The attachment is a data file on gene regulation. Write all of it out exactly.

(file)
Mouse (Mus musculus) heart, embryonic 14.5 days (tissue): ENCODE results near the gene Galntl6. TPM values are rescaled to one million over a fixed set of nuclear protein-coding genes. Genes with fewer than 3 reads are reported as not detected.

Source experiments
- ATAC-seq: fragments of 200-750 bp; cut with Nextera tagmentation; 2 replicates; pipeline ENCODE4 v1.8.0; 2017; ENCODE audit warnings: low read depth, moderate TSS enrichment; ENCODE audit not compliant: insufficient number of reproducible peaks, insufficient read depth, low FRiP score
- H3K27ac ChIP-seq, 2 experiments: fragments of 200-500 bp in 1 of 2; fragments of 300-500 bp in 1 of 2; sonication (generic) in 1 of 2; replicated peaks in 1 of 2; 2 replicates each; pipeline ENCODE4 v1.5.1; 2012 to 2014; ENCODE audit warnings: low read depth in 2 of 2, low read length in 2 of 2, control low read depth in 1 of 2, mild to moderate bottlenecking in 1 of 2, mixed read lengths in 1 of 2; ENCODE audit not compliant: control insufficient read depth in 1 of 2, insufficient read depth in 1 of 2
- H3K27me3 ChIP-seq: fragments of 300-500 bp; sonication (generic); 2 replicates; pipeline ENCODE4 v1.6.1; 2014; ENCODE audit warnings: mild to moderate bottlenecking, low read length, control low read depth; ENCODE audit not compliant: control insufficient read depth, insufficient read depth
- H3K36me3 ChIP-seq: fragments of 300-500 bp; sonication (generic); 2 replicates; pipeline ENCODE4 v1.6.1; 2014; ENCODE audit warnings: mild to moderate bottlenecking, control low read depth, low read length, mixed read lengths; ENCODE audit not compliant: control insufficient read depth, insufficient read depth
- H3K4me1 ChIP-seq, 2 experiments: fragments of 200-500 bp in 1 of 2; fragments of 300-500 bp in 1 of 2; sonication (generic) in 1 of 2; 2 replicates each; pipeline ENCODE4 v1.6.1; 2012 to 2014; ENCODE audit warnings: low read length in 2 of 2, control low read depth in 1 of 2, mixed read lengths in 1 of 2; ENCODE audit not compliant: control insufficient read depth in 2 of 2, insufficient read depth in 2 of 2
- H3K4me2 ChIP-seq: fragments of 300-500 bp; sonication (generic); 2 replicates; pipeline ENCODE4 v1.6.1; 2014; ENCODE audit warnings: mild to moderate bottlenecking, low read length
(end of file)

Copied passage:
Mouse (Mus musculus) heart, embryonic 14.5 days (tissue): ENCODE results near the gene Galntl6. TPM values are rescaled to one million over a fixed set of nuclear protein-coding genes. Genes with fewer than 3 reads are reported as not detected.

Source experiments
- ATAC-seq: fragments of 200-750 bp; cut with Nextera tagmentation; 2 replicates; pipeline ENCODE4 v1.8.0; 2017; ENCODE audit warnings: low read depth, moderate TSS enrichment; ENCODE audit not compliant: insufficient number of reproducible peaks, insufficient read depth, low FRiP score
- H3K27ac ChIP-seq, 2 experiments: fragments of 200-500 bp in 1 of 2; fragments of 300-500 bp in 1 of 2; sonication (generic) in 1 of 2; replicated peaks in 1 of 2; 2 replicates each; pipeline ENCODE4 v1.5.1; 2012 to 2014; ENCODE audit warnings: low read depth in 2 of 2, low read length in 2 of 2, control low read depth in 1 of 2, mild to moderate bottlenecking in 1 of 2, mixed read lengths in 1 of 2; ENCODE audit not compliant: control insufficient read depth in 1 of 2, insufficient read depth in 1 of 2
- H3K27me3 ChIP-seq: fragments of 300-500 bp; sonication (generic); 2 replicates; pipeline ENCODE4 v1.6.1; 2014; ENCODE audit warnings: mild to moderate bottlenecking, low read length, control low read depth; ENCODE audit not compliant: control insufficient read depth, insufficient read depth
- H3K36me3 ChIP-seq: fragments of 300-500 bp; sonication (generic); 2 replicates; pipeline ENCODE4 v1.6.1; 2014; ENCODE audit warnings: mild to moderate bottlenecking, control low read depth, low read length, mixed read lengths; ENCODE audit not compliant: control insufficient read depth, insufficient read depth
- H3K4me1 ChIP-seq, 2 experiments: fragments of 200-500 bp in 1 of 2; fragments of 300-500 bp in 1 of 2; sonication (generic) in 1 of 2; 2 replicates each; pipeline ENCODE4 v1.6.1; 2012 to 2014; ENCODE audit warnings: low read length in 2 of 2, control low read depth in 1 of 2, mixed read lengths in 1 of 2; ENCODE audit not compliant: control insufficient read depth in 2 of 2, insufficient read depth in 2 of 2
- H3K4me2 ChIP-seq: fragments of 300-500 bp; sonication (generic); 2 replicates; pipeline ENCODE4 v1.6.1; 2014; ENCODE audit warnings: mild to moderate bottlenecking, low read length